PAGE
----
Kashmir: Doubts and disappearances

Azad Essa talks to the chief of police for Indian-administered Kashmir about enforced disappearances.

kashmir - doubts and disappearances
Amnesty International claims some 8,000 to 20,000 people have been detained in Indian-administered Kashmir over the past 20 years under a law that allows police to detain suspects for up to two years without charge [GALLO/GETTY]

In late March, Amnesty International released a report entitled A lawless law: Detentions under the Jammu and Kashmir Public Safety Act (PSA) that castigated Indian authorities over a law that allows police in the troubled state to detain suspects for up to two years without charge.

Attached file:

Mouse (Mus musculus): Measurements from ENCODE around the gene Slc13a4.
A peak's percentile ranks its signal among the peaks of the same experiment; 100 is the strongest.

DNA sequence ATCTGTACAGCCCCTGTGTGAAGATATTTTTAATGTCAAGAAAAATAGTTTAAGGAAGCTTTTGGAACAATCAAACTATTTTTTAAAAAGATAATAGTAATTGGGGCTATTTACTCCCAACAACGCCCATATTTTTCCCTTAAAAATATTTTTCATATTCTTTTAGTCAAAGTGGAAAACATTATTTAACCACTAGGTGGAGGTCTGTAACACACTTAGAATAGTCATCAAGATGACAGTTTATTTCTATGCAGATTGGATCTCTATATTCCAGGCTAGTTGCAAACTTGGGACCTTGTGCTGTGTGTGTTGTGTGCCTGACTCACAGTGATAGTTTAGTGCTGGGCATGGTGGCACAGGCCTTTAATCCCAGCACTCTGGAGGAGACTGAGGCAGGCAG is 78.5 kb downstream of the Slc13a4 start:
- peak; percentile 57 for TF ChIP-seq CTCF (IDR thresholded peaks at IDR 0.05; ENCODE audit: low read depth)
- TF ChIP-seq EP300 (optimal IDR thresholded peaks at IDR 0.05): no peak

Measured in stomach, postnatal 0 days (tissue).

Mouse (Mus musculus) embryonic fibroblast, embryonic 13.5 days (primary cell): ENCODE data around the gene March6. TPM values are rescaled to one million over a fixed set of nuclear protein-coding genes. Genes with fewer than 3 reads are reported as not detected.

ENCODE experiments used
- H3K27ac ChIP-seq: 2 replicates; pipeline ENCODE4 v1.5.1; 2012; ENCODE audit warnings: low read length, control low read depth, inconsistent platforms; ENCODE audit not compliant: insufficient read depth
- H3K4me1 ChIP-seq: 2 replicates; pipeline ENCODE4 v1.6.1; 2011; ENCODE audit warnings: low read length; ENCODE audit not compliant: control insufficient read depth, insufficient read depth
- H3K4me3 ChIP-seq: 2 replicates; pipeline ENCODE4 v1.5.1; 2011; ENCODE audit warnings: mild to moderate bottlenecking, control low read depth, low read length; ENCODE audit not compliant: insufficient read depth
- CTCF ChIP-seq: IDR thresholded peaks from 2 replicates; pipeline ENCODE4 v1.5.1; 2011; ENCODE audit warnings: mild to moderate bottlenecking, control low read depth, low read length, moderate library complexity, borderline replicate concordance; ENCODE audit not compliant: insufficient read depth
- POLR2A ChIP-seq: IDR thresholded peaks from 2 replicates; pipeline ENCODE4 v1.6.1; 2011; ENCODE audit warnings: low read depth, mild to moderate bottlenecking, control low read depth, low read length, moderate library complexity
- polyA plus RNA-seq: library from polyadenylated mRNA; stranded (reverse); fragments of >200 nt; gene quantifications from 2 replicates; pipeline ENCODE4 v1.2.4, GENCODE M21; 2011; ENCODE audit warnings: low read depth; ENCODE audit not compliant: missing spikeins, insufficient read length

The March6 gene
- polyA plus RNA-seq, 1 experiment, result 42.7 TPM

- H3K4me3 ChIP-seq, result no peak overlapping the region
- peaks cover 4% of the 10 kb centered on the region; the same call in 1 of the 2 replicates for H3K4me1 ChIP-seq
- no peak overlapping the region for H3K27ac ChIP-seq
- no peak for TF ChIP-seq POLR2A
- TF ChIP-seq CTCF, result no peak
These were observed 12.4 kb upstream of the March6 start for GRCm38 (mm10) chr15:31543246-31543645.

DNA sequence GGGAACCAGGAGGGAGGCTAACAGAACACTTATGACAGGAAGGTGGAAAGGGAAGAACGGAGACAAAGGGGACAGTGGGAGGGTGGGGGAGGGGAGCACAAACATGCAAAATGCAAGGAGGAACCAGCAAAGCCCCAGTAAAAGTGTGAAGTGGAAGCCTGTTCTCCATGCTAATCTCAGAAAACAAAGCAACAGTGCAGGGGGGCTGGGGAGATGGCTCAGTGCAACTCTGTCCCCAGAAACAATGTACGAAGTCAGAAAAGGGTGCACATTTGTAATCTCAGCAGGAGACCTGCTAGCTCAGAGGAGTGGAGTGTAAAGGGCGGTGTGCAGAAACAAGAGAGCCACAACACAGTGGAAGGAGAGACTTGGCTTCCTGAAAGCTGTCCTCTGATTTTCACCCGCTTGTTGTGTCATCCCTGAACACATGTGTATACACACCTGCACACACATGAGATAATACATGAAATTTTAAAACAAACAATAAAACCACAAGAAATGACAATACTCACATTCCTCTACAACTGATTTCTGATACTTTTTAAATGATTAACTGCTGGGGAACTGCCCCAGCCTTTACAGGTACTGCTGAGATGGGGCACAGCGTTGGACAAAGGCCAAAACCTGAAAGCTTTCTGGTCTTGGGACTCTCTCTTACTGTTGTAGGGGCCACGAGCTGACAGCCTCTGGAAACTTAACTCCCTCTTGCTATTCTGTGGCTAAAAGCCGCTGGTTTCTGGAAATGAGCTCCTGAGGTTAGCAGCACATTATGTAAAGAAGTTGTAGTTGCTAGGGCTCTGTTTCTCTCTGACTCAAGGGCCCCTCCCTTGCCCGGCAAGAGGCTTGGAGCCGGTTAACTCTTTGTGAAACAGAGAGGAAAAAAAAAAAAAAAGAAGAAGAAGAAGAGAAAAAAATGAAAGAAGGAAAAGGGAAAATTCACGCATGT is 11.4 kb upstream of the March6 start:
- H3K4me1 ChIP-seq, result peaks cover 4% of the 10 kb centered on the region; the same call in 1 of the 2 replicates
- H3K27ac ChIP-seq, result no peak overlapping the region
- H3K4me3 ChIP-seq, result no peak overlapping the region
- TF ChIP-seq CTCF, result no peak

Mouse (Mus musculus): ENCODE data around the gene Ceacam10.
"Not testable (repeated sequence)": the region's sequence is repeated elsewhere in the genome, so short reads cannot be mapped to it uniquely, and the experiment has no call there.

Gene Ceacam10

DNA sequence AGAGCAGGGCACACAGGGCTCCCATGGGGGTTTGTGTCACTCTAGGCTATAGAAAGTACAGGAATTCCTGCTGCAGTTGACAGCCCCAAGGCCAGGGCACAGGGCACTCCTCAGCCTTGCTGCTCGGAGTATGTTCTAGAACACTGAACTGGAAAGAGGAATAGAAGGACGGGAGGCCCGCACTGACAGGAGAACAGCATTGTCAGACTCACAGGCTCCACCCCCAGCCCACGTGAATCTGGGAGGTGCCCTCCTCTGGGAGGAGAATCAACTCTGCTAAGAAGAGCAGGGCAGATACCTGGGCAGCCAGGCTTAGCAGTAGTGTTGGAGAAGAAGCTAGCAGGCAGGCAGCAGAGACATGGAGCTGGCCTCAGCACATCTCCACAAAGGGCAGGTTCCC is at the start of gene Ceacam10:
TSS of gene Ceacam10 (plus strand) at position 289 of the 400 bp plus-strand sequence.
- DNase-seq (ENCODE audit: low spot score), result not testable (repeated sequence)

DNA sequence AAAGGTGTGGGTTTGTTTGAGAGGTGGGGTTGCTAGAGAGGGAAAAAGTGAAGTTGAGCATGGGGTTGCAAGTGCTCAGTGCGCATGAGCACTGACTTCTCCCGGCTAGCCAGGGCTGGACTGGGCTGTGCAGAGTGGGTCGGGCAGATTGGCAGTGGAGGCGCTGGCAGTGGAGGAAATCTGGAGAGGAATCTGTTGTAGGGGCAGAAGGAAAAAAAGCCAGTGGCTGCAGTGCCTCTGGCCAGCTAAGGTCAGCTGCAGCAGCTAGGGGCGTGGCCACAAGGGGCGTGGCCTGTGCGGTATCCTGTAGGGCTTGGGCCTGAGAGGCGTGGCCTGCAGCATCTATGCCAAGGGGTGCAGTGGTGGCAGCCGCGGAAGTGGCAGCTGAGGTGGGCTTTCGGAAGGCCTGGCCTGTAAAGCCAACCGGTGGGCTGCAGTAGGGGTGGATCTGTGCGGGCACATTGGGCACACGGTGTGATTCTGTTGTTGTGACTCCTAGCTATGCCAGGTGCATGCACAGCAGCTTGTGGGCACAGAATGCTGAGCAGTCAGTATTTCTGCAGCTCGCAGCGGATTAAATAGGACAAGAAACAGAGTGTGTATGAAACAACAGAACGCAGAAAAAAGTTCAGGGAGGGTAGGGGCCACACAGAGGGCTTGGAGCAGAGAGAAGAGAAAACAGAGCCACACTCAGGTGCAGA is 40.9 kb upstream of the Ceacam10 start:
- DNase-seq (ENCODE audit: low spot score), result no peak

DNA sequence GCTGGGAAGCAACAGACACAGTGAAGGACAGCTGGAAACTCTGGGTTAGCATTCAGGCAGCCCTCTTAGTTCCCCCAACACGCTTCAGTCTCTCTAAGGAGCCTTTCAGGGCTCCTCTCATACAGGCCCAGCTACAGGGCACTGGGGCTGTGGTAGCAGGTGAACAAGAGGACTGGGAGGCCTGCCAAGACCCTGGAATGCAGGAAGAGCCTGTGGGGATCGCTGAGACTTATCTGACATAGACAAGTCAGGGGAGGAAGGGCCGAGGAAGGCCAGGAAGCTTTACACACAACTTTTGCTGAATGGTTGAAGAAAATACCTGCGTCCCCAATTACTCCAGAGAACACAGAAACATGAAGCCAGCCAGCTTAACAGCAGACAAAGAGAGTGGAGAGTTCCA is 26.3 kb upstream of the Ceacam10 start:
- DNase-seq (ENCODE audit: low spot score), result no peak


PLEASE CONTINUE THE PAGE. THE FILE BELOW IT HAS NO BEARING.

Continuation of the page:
The report notes that the PSA “violates India’s human rights legal obligations” by by-passing institutions in securing the long-term detention of political activists, suspected fighters and other individuals in a bid to keep them “out of circulation”.

The PSA is one of two contentious laws in the valley which Amnesty has asked the Indian government to repeal. Azad Essa quizzes SM Sahai, the chief of police in Kashmir, about the report, enforced disappearances and terrorism.

According to the Amnesty International report some 8,000 to 20,000 people have been detained under the PSA over the past 20 years. This is quite a wide estimation?

There is no reason to shroud these numbers in mystery, because we have released figures that say that around 15,600 people were detained. The bulk of these detentions, around 10,000, took place between 1990 and 1996. This was when there was a lot of disturbances in the valley and when a lot of violence was taking place. Of late, in the last two years, the number of cases have come down to a few hundred per year.